Peter Grier of the Christian Science Monitor asks are some of Paul's supporters going rouge? This question is prompted by the continuing campaigning of some of Paul's followers in NV, even after Paul stated he has stopped campaigning. And, much more significantly, Paul's followers pushed through a resolution rebuking RNC chief Reince Priebus, "calling on him to resign his post due to his decision to merge some RNC fundraising with that of presumptive presidential nominee Mitt Romney."
In defense of the disgruntled, the national convention hasn't happened yet, even if Romney is the heir apparent. It may be hypocritical, but ceremony is important, it confers legitimacy. Romney is not yet the current GOP leader, he is still a pretender, even if he is the last pretender left standing.
Peter Grier, however, states that such a resolution is not decorous, Romney being the "virtually certain nominee." But if we give up on election rituals and process, even when the outcome is certain, then let's just drop the pretense of the whole democratic process in all its purple-fingered glory. If "certainty" becomes the legitimizing principle, then let's turn off the lights and the mikes, and put the dividers back into place, and end the rout and shut the youngsters up. Hit a few of them in the back of the head if need be.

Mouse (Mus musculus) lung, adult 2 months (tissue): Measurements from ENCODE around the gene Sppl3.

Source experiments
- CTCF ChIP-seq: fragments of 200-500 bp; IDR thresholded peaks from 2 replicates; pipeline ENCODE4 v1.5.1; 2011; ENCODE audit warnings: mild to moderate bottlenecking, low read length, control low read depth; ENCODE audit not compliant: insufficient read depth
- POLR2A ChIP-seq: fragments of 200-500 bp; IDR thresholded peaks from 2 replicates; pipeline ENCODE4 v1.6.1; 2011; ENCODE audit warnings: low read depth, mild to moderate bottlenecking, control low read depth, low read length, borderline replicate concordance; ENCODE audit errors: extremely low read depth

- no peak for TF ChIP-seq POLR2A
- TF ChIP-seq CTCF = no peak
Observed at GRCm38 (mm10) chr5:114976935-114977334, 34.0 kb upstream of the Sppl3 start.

Paul's followers are not going to be shut up or decorous. Expect more of the same if Paul tries to steer a course more palatable to the GOP Mainstream. Such a divergence may destroy Paul's movement in its infancy if followers become disillusioned. One suspects this is what party officials and status quo types want to happen. The status quo always wins with an apathetic, demoralized population.
If the movement survives, however, it will not be as loyal to the GOP as Paul has been. It will probably become a 3rd party or could easily cause a civil war within the GOP, resulting in a 3rd party, even if it claims the GOP title. The Ron Paul movement could weaken the GOP as neoconservative, elderly, corporatist or Evangelical donors are no longer as generous to a more libertarian, more non-interventionist, less warlike party.
Such things have happened before- as NorthernWhigs became Republicans in the 1850s, or as Mainstream Democrats and Dixiecrats parted ways in the 1960s.